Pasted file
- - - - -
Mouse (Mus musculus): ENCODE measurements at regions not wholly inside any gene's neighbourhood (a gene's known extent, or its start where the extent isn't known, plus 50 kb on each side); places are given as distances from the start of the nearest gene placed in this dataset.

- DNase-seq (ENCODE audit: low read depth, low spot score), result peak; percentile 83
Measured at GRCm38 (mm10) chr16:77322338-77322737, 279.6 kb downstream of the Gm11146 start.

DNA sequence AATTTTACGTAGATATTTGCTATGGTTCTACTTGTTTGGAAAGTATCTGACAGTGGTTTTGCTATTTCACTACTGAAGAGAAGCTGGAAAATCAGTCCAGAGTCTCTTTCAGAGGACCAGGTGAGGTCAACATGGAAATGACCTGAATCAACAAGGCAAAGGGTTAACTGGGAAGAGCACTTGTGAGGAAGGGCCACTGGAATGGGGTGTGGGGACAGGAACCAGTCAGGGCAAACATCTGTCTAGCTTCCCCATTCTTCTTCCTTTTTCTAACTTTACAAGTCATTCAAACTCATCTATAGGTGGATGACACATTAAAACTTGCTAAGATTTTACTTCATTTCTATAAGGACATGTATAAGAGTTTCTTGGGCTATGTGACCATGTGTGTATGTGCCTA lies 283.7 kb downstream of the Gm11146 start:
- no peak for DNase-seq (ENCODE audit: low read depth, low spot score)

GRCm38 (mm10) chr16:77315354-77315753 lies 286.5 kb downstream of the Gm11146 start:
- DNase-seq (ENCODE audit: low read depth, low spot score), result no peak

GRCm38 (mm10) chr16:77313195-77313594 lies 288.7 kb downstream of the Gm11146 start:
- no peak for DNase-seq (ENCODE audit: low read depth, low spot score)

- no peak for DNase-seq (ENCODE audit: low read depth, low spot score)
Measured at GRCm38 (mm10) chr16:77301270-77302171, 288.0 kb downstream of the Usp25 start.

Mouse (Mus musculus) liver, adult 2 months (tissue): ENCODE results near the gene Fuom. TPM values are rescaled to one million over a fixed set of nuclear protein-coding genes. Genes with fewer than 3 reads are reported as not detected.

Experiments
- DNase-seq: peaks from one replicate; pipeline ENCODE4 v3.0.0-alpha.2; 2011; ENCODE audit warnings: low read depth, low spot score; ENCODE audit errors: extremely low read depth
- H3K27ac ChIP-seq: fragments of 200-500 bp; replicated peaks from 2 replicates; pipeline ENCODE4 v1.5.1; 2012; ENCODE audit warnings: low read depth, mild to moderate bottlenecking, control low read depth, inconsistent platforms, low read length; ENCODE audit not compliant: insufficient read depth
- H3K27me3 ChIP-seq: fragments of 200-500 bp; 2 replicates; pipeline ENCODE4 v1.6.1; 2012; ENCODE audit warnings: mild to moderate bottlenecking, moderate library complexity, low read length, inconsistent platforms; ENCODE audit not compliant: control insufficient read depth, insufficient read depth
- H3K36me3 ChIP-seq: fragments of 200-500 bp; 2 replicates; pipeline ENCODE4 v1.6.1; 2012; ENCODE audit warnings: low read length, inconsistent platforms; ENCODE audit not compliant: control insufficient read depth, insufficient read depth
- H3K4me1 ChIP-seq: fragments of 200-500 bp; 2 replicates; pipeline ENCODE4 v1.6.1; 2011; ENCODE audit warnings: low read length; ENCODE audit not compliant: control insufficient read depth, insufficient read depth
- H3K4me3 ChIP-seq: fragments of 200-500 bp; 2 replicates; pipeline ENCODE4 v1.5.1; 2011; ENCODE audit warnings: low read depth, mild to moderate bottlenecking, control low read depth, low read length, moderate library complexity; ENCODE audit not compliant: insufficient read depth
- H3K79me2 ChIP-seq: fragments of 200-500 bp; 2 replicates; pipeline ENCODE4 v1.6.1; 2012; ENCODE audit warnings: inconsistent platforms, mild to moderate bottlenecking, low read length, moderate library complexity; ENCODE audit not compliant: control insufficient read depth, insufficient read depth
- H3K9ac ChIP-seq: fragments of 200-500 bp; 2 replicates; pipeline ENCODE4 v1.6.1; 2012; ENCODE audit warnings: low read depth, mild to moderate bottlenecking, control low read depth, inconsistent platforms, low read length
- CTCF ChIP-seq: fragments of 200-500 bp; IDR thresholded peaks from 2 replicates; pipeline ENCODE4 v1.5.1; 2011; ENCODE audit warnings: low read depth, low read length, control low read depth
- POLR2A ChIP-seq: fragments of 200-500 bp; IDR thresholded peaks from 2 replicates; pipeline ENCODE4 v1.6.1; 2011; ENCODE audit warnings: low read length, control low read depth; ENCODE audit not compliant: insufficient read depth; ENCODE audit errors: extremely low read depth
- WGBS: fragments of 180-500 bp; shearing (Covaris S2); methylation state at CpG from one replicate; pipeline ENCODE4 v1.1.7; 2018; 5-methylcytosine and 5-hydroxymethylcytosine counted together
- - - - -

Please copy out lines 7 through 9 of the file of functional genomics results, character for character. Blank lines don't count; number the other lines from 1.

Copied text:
- DNase-seq (ENCODE audit: low read depth, low spot score), result no peak

GRCm38 (mm10) chr16:77313195-77313594 lies 288.7 kb downstream of the Gm11146 start:
- no peak for DNase-seq (ENCODE audit: low read depth, low spot score)